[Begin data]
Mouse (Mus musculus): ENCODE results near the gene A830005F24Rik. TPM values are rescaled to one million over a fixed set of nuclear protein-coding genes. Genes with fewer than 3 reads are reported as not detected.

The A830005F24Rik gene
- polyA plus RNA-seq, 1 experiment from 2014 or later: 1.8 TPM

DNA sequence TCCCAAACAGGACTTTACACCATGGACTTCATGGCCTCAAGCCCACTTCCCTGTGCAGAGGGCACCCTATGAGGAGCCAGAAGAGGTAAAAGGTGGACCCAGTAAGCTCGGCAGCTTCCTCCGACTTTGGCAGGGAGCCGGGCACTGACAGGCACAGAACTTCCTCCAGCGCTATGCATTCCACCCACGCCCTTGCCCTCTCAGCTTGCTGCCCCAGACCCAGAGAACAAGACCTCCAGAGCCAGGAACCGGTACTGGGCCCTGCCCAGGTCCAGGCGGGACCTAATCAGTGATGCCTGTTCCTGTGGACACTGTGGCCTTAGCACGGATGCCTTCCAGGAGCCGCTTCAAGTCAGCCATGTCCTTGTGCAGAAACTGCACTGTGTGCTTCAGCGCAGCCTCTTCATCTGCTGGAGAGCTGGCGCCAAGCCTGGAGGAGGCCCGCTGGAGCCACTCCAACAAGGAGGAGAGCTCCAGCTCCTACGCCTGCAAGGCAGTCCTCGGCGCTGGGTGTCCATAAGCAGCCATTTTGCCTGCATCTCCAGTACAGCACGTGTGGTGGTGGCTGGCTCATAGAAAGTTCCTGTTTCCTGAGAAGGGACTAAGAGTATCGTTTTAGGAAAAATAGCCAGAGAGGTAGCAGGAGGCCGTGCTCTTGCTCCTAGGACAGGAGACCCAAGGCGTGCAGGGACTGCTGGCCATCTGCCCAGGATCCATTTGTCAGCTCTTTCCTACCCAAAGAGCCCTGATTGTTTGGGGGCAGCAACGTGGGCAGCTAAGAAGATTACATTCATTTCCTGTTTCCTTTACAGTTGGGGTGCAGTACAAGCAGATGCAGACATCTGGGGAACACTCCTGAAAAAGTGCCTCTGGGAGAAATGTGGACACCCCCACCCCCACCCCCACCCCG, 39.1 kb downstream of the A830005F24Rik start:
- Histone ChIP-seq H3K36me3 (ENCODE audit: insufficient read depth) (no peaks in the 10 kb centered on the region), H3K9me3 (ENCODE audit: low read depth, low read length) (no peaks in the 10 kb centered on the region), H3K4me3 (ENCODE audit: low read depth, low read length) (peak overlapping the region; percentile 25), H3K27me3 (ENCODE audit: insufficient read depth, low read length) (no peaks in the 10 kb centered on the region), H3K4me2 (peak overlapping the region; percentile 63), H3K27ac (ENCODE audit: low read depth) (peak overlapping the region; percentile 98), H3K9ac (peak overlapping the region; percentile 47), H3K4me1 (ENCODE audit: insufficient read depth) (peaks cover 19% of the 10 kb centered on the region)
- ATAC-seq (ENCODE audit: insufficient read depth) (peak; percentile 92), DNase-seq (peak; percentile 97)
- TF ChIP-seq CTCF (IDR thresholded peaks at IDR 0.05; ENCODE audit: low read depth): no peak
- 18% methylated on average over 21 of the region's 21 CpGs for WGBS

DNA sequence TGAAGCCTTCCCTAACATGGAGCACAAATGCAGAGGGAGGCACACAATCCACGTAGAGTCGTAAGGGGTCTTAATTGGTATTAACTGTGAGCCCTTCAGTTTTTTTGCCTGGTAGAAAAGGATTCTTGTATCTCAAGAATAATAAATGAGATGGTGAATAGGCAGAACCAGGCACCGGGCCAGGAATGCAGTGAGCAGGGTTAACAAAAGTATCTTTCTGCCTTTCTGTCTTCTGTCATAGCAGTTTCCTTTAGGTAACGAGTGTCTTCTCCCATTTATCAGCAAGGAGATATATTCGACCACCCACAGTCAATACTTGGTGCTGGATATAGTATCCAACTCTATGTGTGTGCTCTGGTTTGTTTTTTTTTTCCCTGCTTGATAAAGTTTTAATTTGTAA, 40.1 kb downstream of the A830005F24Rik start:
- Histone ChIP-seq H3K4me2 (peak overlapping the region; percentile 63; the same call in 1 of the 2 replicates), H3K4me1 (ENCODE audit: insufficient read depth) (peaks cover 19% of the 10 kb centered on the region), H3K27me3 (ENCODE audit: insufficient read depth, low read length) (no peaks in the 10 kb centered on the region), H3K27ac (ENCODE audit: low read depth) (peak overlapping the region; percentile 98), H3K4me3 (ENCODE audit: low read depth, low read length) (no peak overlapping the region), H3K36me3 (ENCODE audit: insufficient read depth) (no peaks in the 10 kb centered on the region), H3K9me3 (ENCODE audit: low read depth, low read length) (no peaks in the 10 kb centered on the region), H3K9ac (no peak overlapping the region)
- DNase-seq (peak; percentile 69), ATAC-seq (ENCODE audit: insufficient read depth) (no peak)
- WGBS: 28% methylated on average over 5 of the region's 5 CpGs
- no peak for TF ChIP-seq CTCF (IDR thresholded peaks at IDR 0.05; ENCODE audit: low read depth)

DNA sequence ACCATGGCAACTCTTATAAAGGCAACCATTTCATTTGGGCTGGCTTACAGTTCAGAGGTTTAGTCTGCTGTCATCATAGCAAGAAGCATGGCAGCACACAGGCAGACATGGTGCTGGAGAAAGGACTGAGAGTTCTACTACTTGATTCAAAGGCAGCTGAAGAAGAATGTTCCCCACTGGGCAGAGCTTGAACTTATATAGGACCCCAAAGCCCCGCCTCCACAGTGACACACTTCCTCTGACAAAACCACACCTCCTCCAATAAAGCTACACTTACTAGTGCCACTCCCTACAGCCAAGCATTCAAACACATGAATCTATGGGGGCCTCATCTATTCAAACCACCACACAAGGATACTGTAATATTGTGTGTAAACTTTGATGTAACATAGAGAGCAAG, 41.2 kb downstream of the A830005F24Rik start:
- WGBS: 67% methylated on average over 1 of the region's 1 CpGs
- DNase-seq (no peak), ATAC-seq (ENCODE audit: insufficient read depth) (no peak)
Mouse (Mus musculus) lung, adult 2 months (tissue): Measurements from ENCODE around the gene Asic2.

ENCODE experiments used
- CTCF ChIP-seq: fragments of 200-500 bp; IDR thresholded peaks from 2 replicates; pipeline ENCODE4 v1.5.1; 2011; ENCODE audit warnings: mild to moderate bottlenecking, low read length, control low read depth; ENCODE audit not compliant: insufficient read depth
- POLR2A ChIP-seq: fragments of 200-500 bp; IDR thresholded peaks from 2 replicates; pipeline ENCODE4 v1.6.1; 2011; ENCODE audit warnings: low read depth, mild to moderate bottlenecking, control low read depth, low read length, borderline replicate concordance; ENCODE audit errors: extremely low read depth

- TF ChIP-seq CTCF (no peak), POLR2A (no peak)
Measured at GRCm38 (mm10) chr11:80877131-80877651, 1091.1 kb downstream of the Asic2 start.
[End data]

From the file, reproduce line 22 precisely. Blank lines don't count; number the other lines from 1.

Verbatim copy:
Measured at GRCm38 (mm10) chr11:80877131-80877651, 1091.1 kb downstream of the Asic2 start.